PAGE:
contributions to A history of the Richmond how-Itzer battalion. Pamphlet No. 1. Contents: 1. Organization of the First Company, and John Brown Raid. By Captain Henry Hudnall, of Second Company, December 13th, 1878. 2. Our Dead. Captain W. Gordon McCabe, December 13th, 1878. 3. The Battle of Bethel. By Rev. E. C. Gordon, of Third Company, December 13th, 1882. 4. All Official Reports (Confederate States and United States), Battle of Bethel.

This pamphlet of eighty-four pages (compiled by Carlton McCarthy, and printed by our own printer, W. Ellis Jones), is one of the most beautiful specimens of the printers' art we have ever seen. Its table of contents indicates its rare interest and value. This is to be followed by a number of other pamphlets, of uniform style, and so paged that the whole will make a beautiful volume.

We warmly commend this style of making up records to other organizations, and would advise all interested in securing these very valuable papers, to write at once to the publishers, Carlton McCarthy & Co., Richmond, Va., to whose courtesy we are indebted for our copy.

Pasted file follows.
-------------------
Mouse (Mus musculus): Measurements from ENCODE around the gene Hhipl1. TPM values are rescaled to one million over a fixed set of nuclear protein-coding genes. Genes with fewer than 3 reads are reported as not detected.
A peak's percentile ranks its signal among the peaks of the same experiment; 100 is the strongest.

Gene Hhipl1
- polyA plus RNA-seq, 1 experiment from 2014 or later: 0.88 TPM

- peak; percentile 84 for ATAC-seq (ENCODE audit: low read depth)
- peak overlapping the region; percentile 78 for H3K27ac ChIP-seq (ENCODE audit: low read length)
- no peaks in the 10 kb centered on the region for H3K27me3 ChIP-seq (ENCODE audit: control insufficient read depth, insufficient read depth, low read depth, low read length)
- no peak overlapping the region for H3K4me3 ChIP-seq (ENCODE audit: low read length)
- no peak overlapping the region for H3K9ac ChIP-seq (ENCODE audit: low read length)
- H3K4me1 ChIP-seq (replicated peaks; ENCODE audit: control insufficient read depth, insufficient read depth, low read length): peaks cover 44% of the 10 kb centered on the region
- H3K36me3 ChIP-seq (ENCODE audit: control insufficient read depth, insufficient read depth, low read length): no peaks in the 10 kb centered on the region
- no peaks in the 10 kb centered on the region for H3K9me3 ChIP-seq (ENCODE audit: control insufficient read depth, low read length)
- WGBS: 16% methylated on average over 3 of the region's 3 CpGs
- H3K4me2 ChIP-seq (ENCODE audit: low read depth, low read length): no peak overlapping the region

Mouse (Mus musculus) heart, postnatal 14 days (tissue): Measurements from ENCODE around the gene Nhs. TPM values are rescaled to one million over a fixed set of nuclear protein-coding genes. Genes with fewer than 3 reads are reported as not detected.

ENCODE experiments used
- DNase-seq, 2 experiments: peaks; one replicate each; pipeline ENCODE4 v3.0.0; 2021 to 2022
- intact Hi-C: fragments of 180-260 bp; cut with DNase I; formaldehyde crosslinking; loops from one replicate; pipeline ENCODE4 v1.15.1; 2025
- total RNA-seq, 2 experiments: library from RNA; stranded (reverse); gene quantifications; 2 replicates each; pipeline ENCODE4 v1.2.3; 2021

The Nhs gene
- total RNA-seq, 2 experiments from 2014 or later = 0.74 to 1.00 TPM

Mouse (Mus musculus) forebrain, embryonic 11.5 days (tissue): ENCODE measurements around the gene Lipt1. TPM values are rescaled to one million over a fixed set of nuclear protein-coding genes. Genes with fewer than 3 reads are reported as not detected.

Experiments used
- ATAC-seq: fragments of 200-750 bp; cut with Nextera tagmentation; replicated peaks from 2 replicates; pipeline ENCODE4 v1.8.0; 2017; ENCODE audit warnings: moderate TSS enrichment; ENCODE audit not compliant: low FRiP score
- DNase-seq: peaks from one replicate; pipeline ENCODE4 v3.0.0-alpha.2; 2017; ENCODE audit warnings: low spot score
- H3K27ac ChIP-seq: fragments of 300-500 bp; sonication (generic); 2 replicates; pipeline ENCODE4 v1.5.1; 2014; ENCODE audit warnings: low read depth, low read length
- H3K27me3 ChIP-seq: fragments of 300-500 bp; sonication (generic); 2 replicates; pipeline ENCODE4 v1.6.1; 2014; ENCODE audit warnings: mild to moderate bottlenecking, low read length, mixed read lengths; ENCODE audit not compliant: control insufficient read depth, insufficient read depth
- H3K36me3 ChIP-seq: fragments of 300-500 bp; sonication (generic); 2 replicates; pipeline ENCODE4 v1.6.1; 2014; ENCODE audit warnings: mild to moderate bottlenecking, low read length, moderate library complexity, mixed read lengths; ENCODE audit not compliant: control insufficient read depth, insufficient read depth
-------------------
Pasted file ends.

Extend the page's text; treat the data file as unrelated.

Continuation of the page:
ceremonies connected with the inauguration of the Mausoleum and the unveiling of the Recumbent figure of General Robert Edward Lee, at washing-Ton and Lee University, Lexington, Va., June 28TH, 1883— oration of John W. Daniel, Ll.D.—Historical sketch of the Lee Memorial Association. Richmond, Va.: West, Johnston & Co.

The publishers have sent us a copy of this beautifully gotten up pamphlet, of which it is only necessary to say that the compilation was done by the skilful hand, and the sketch of the Association was written by the graceful pen of our friend, Colonel William Allan.

Send twenty-five cents to the publishers and secure a copy.

St. Nicholas and the century for December are both superb numbers.